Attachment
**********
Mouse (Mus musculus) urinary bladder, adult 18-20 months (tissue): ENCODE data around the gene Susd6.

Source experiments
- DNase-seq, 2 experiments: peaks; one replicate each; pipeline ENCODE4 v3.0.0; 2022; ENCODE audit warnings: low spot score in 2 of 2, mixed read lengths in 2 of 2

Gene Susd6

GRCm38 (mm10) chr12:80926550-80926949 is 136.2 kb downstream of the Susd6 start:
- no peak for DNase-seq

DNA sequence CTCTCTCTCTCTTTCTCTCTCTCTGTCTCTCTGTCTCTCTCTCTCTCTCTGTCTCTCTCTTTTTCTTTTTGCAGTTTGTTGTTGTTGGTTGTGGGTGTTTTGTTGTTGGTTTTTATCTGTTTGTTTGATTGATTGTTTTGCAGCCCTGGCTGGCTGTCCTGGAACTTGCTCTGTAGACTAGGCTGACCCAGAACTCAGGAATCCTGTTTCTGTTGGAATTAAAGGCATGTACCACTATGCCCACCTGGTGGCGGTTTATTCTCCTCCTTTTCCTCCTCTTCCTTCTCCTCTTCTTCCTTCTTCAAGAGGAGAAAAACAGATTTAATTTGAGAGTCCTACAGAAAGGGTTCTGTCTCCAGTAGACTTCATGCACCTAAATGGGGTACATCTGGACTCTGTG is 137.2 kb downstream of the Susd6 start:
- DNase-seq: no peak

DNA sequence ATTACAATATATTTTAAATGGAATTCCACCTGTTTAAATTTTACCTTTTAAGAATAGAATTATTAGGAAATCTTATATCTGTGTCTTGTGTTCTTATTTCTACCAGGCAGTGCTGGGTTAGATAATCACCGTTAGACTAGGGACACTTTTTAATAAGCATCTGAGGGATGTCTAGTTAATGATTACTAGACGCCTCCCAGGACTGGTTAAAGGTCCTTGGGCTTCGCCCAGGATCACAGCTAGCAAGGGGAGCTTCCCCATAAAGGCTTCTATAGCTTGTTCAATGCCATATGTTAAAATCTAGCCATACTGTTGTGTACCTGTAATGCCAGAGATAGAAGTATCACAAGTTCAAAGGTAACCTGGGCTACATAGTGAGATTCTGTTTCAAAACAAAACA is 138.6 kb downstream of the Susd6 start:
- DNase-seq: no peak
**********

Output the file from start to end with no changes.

Mouse (Mus musculus) urinary bladder, adult 18-20 months (tissue): ENCODE data around the gene Susd6.

Source experiments
- DNase-seq, 2 experiments: peaks; one replicate each; pipeline ENCODE4 v3.0.0; 2022; ENCODE audit warnings: low spot score in 2 of 2, mixed read lengths in 2 of 2

Gene Susd6

GRCm38 (mm10) chr12:80926550-80926949 is 136.2 kb downstream of the Susd6 start:
- no peak for DNase-seq

DNA sequence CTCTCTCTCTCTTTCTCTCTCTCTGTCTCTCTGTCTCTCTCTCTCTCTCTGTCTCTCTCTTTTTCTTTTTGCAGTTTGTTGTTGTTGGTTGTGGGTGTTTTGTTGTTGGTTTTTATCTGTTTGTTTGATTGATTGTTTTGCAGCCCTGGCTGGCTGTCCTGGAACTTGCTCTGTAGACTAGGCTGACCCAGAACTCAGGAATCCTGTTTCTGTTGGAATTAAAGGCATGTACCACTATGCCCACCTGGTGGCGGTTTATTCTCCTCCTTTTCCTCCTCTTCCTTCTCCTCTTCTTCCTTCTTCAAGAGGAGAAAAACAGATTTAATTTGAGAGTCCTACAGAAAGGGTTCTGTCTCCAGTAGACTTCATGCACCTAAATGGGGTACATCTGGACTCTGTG is 137.2 kb downstream of the Susd6 start:
- DNase-seq: no peak

DNA sequence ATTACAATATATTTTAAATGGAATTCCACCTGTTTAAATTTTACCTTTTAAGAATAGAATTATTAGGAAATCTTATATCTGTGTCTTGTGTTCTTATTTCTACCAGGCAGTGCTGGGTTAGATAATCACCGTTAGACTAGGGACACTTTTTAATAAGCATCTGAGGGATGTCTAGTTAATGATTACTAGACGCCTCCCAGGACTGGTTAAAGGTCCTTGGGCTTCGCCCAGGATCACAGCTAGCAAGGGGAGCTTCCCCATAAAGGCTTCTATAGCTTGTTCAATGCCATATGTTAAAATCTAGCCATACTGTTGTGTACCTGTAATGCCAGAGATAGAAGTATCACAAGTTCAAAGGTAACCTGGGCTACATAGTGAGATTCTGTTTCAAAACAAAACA is 138.6 kb downstream of the Susd6 start:
- DNase-seq: no peak